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An illuminating tale of power, rebellion, darkness and light
June 2019 Debut of the Month | Shortlisted for the Klaus Flugge Prize 2019 | Shortlisted for the Waterstone's Childrens Book Prize 2019
Lots of fun to read, this book cleverly delivers some important messages. The new, young king is frightened of the dark, so on day one of his reign, he decides he’ll ban it. His advisors realise the only way to make that work is if the people think it’s their idea, and start an anti-dark campaign. It works, the dark is banished and, because everyone has got what they thought they wanted, everyone is happy. Until of course, they realise what living in constant light is really like. Emily Haworth-Booth gives her story a fairy-tale feel and fills it full of humour. Little children will identify with the king, but they’ll understand why his scheme is not a good one. Brilliant!
The Klaus Flugge judges said: a great idea and it really makes the most of light and dark; there’s lots of variety in the use of page layout, and lots of surprises; it’s full of energy and humour.
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There was once a little boy who was afraid of the dark. There's nothing unusual about that. Most children are afraid of the dark at one time of another. But this little boy was a Prince, and he decided that when he became King, he would do something about the dark. He would ban it. When the King bans the dark completely, installing an artificial sun, and enforcing anti-dark laws, it seems like a good idea. The citizens don't need to worry about any of the scary things that might live in the dark. But what happens when nobody can sleep, and the citizens revolt? Will the King face his fears and turn the lights off?
The King Who Banned the Dark is a beautiful and thought-provoking story about how we need the dark in order to enjoy the light.
`A witty picture-book with a lot of contemporary relevance, which skewers government propaganda and the misuse of power.' - Little Rebels Children's Book Award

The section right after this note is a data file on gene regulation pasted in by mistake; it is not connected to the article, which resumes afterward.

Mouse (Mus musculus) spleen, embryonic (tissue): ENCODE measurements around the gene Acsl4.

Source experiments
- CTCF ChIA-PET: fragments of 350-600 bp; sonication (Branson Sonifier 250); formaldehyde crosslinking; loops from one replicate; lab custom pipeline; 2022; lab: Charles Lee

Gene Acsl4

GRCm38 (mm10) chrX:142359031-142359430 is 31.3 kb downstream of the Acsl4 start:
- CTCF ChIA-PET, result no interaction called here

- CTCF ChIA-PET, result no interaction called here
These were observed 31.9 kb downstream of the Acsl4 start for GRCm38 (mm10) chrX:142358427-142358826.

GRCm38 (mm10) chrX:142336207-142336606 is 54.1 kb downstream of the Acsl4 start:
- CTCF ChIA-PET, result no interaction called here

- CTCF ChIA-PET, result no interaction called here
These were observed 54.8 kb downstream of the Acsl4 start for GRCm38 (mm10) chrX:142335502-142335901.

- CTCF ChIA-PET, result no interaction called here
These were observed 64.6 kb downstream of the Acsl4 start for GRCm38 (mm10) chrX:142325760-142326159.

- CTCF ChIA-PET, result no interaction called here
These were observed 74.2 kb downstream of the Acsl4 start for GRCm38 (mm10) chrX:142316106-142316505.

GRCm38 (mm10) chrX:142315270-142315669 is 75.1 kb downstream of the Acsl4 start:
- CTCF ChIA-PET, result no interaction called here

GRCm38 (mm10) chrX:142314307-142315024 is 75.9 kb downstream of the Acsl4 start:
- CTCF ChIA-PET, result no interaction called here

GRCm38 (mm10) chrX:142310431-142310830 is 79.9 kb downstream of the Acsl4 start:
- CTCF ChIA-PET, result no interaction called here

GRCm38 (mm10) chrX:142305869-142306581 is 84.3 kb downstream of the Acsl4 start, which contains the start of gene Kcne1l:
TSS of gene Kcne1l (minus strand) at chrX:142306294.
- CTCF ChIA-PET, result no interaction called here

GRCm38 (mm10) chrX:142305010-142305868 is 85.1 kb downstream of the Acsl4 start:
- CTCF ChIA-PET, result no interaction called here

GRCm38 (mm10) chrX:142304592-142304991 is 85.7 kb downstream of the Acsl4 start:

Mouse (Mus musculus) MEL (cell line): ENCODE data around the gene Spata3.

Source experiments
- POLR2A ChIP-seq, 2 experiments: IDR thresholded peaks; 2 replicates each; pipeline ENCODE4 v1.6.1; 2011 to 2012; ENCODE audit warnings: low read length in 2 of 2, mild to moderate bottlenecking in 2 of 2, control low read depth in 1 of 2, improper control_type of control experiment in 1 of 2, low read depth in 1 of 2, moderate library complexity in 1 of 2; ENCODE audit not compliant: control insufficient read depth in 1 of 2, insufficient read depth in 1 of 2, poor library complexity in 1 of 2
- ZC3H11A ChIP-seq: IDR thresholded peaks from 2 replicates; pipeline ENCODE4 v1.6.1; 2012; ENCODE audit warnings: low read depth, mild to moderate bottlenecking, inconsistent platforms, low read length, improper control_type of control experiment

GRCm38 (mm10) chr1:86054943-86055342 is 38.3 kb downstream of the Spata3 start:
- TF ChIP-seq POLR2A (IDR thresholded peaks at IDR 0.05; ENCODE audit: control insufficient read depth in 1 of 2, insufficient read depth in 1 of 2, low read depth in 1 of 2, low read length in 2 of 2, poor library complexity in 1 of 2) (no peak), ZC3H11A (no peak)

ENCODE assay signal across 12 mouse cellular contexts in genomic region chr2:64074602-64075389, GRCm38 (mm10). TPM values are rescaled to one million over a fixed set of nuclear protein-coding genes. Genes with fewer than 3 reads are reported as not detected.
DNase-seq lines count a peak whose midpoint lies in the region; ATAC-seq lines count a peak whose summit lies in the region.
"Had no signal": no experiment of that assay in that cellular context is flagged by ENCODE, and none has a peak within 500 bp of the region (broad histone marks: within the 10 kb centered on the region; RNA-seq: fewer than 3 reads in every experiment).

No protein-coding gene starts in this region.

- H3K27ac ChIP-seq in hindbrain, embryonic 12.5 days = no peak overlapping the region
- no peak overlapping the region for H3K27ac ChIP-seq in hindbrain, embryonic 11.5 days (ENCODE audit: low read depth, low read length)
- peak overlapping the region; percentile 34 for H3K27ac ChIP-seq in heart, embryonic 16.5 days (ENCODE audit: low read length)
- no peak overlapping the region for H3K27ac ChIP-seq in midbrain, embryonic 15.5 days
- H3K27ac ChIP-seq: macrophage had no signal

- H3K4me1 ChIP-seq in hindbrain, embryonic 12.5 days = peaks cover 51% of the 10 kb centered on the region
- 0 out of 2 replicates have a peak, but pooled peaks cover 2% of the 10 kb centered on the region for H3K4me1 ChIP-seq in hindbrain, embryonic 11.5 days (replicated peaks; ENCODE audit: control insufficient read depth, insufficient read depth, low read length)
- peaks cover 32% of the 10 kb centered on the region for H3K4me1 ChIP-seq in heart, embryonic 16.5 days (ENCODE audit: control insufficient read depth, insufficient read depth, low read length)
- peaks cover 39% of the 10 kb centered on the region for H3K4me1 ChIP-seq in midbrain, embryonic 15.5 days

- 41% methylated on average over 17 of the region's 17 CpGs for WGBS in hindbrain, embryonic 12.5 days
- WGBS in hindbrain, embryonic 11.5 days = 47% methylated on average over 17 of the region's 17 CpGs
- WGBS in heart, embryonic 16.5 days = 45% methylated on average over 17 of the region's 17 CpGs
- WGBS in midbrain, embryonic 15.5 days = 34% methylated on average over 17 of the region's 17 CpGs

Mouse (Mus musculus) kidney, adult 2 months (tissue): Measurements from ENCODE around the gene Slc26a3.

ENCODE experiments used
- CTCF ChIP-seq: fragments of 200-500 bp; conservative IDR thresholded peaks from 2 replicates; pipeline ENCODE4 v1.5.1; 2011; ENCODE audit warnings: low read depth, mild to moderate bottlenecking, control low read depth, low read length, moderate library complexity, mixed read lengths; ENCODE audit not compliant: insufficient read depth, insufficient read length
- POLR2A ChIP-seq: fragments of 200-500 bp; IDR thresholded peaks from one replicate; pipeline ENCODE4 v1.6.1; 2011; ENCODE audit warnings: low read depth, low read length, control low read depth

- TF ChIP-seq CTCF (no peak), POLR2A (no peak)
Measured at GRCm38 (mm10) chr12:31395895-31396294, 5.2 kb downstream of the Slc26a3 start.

`An engaging read for young readers ...The predominantly yellow, black and white colour palette is perfect for spotlighting the messages of the story, whether literal or figurative, and given the depth of the story, one that spans many age groups.' - The Bottom Shelf
`An up-to-the-minute picture book that deals with an age-old fear in a very modern way.' - Minerva Reads
`This is sophisticated and compelling storytelling about the machinations of politics and manipulating the populace ... The illustrations provide a feast for the eyes complementing the story with comical and delightful touches.' - Armadillo Magazine
'A beautifully illustrated fable for our times.' - Daily Express
'A truly delightful new picture book talent brings us a sweet fairy tale, in charming, retro black-and-yellow drawings...' -- Nicolette Jones - Sunday Times
'Talented writer-illustrator Emily Haworth-Booth uses just three colours to paint this powerful picture of fear and hope, and the moral of the story will stay with you long after the lights get switched back on.' -- Nancy Groves - HuffPost UK
`A thought-provoking picture book ... Haworth-Booth's pencil-shaded artwork is pleasing, while her text warns gently but firmly against responding too readily to fear.' -- Imogen Russell Williams - The Guardian
`It's not often that you get a children's picture book that perfectly sums up prevailing social and political attitudes, how power works to corrupt, and how easy it is to get worked up over nothing. This is a brilliant book, which does not need to be read as political satire.' - Early Years Educator Magazine
'A clever and beautiful story.' - Parents in Touch
'This book works on two levels: first of all, as a great story, and secondly, as an interesting modern fable.' - Juno Magazine
'This debut is wonderfully political & thought-provoking...A brilliant story of the abuse of power & the strength of protest. Perfect for schools.' - Rhino Reads
'A modern fairy-tale, akin to The Emperor's New Clothes, told with sophistication and paired with extraordinary beautiful illustrations in monotones, juxtaposed with vibrant yellow.' - Space on the Bookshelf
'Definitely a book 'de nos jours!' -- Ann Lazim - Centre for Literacy in Primary Education
'A timeless tale of courage, consequences and unexpected wonder with quirky, lively illustrations.' - INIS 2018-19 Reading Guide
`A truly fresh and formidable debut by Emily Haworth-Booth. This is an outstanding first offering from the multi-faceted author/illustrator, undoubtedly a new name to keep an eye on.' - Picture Books Blogger
'This is a gorgeous picture book and its only possible downside is that your kids, like mine, might start banning things willy-nilly.' -- Robyn Wilder - The Pool
'A charming modern fable.' - Absolutely Mama
|Publication date:||24th September 2018|
|Publisher:||Pavilion Children's Books an imprint of Pavilion Books|
|Suitable for:||3+ readers, 5+ readers|
|Genres:||Bedtime Reading, Fantasy / Magical, General Fiction|
|Recommendations:||Debuts of the Month|
Emily Haworth-Booth is an award-winning author, illustrator and educator who teaches at the Royal Drawing School in London, England. Alongside her children’s picture books, Emily is currently working on a long-form graphic memoir for adults. Her short comics have previously appeared in print in the Observer and Vogue. Just like the King in her story, she loves dogs, and is still sometimes a little bit afraid of the dark. Her debut picture book, The King Who Banned the Dark, was shortlisted for the Waterstones Children’s Book Prize 2019. Read a Q&A with the author here. ...More About Emily Haworth-Booth
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